My wife came into the kitchen after getting the mail, both hands held behind her back. “Which hand?” she asked. I picked her right hand, and she gave me an envelope with a check from my late aunt’s estate. I couldn’t have guessed wrong, because there was another one just like it in her other hand.
One of them is for my brother in Tucson. This is the guy with a free house who couldn’t make seventeen grand last six months. Well, that isn’t very much, is it? But the terms of our aunt’s trust are embarrassing. I’m supposed to hold onto his share and pay it out to him in five annual installments if he passes a yearly battery of drug tests! Oh sure. The man is sixty-two. Even from the grave, they meddle, but the grave is where they are.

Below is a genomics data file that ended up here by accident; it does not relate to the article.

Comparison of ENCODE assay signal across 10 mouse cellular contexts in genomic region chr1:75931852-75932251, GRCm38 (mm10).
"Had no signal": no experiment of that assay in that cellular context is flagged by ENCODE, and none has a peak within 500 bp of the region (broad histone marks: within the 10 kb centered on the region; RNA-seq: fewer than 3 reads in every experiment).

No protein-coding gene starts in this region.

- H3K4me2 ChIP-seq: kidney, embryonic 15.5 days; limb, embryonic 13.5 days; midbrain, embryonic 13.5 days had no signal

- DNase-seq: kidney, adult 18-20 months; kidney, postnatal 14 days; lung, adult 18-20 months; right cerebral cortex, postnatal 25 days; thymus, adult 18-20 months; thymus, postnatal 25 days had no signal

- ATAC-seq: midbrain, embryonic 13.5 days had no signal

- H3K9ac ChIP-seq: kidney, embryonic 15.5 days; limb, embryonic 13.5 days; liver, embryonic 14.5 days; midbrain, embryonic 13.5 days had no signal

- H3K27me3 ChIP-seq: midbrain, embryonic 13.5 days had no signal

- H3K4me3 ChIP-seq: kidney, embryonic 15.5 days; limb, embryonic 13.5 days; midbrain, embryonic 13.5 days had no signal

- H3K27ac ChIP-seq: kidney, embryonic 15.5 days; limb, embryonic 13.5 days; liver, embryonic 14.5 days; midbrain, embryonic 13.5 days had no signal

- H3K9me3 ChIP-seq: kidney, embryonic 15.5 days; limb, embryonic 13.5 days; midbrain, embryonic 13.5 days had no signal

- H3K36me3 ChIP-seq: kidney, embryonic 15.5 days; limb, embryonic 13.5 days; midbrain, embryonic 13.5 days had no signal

No more hand-outs, either. That’s the last of the inheritances from that lot. We’re down to siblings and cousins now. I’m down to me. It’s weird, though. There was always someone older, or the possessions of someone older, to occupy a certain space, and now there isn’t. This is the part where I either die or paint my masterpiece, and I feel fine.